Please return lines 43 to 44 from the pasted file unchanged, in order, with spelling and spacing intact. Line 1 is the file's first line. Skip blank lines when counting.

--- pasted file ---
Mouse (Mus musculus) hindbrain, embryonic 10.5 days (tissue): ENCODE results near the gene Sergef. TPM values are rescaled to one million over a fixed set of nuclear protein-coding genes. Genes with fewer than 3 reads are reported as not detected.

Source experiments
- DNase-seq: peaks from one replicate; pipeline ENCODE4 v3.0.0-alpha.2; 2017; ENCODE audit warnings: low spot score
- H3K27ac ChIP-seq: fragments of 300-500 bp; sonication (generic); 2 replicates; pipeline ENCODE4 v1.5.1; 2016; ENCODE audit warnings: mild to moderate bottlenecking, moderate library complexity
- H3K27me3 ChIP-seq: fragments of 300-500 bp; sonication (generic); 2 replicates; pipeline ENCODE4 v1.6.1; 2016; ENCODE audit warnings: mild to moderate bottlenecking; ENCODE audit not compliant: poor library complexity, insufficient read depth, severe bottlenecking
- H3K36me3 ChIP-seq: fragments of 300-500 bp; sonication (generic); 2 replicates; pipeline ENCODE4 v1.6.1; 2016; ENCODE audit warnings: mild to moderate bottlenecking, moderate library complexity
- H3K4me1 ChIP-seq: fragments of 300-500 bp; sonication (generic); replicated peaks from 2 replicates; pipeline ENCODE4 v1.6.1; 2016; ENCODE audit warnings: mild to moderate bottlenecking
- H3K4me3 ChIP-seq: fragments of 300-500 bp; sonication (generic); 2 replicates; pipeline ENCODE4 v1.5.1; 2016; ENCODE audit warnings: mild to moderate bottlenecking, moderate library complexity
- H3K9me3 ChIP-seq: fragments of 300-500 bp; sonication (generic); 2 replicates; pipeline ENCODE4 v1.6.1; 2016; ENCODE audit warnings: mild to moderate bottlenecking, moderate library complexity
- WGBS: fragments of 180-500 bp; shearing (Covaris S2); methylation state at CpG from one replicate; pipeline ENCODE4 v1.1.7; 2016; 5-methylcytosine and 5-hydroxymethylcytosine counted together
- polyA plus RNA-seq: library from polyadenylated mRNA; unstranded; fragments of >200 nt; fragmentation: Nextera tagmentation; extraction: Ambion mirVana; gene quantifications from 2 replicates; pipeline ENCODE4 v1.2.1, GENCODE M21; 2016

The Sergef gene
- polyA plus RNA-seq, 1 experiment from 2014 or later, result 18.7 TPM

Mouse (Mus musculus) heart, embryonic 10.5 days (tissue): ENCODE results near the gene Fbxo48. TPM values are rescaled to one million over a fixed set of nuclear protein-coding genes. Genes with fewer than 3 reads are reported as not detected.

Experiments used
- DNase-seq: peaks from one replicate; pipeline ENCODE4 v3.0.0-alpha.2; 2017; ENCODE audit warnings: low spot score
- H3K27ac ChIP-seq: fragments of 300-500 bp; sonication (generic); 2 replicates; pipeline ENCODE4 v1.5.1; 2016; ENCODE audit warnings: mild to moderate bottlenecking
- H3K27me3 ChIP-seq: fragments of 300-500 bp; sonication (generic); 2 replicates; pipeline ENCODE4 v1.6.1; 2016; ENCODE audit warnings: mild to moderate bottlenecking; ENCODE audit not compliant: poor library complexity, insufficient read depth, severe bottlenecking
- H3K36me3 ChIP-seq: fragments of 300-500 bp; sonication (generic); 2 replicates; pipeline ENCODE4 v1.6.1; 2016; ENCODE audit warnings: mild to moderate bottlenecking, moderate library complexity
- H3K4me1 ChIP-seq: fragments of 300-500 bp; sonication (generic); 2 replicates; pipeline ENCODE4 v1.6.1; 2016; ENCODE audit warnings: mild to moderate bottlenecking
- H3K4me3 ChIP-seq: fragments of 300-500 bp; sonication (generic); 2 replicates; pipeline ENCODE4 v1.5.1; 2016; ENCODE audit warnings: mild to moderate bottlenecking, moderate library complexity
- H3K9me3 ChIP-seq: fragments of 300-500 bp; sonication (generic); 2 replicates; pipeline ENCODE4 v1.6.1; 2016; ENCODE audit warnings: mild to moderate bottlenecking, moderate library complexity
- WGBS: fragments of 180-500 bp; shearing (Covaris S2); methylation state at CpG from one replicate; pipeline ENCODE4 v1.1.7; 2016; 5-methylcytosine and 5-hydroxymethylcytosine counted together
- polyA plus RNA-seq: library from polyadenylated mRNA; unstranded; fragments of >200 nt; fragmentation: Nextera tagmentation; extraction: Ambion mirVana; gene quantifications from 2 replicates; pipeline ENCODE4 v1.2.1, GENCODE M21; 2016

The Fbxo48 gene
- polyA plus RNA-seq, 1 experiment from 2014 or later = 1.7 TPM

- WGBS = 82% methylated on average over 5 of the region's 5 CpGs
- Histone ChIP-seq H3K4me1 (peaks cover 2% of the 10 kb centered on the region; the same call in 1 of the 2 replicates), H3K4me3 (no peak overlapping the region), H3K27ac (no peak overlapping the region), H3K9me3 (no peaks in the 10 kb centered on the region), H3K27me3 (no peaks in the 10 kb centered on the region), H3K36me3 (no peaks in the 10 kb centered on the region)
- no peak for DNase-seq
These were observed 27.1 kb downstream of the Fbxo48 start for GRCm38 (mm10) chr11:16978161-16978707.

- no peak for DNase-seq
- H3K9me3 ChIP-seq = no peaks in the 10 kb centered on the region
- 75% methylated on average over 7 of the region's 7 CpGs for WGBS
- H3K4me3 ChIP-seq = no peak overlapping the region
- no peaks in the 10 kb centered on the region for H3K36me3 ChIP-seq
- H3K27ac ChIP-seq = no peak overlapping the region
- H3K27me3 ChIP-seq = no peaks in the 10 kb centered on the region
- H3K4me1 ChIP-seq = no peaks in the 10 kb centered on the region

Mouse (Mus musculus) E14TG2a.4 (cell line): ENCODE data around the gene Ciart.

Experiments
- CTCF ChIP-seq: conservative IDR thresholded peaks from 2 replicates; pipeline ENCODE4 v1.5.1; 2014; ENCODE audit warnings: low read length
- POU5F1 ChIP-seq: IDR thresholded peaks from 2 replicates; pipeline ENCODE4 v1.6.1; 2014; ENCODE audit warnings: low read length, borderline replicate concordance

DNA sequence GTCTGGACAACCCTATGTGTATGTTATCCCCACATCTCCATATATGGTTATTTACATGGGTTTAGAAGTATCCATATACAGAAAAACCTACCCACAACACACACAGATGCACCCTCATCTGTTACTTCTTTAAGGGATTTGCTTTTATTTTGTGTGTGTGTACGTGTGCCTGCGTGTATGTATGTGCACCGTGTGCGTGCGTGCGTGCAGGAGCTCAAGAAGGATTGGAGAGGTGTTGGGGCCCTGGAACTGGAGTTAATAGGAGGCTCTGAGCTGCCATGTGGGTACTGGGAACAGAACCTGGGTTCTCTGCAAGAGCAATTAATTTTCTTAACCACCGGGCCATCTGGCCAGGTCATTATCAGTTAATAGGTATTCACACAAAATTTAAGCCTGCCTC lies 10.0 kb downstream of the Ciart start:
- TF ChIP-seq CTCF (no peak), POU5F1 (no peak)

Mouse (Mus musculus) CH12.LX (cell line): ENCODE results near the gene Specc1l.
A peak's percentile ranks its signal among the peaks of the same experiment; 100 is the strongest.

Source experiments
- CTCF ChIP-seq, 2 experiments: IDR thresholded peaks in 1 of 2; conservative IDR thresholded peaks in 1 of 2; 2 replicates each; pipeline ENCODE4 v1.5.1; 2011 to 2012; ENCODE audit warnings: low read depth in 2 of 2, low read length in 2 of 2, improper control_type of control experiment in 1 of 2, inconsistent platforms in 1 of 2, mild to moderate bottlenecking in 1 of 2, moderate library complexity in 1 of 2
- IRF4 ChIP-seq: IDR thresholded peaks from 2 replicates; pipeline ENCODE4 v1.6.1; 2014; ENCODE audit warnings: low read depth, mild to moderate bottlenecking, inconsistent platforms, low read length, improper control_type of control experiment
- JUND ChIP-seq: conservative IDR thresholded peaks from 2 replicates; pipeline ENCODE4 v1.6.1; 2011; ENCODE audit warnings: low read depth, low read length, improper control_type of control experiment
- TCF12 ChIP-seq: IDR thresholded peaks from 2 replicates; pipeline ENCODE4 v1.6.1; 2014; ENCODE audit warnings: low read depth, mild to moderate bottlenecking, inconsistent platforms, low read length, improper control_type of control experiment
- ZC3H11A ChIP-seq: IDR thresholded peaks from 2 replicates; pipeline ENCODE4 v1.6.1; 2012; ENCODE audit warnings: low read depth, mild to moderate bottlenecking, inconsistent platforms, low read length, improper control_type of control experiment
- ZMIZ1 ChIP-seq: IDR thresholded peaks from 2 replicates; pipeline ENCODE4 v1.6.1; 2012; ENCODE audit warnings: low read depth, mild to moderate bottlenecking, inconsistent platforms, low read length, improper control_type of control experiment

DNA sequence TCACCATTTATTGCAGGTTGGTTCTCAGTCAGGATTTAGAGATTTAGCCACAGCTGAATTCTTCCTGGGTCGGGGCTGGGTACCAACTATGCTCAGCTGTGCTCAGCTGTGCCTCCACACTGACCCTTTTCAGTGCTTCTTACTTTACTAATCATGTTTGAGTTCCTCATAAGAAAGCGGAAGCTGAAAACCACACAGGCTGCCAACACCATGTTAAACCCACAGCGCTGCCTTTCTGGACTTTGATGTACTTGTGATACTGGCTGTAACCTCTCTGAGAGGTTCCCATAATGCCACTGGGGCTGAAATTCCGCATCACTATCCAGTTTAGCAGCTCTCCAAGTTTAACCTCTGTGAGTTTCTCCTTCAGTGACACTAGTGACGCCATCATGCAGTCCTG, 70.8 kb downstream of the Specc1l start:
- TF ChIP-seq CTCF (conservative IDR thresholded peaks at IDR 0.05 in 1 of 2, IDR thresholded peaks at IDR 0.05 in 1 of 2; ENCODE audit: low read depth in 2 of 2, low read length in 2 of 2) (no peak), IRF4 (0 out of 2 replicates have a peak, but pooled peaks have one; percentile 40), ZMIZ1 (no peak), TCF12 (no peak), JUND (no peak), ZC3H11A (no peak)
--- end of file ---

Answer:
DNA sequence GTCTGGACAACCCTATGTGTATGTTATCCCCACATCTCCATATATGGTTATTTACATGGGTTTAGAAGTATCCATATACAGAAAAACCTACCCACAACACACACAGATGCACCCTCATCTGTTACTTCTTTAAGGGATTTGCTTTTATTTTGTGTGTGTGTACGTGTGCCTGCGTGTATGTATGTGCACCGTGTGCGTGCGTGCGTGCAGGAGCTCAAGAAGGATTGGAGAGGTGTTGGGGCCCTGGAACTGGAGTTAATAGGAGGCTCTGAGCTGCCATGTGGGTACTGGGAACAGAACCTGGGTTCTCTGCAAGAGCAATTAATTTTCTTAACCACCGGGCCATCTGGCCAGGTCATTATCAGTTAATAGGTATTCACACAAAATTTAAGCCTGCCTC lies 10.0 kb downstream of the Ciart start:
- TF ChIP-seq CTCF (no peak), POU5F1 (no peak)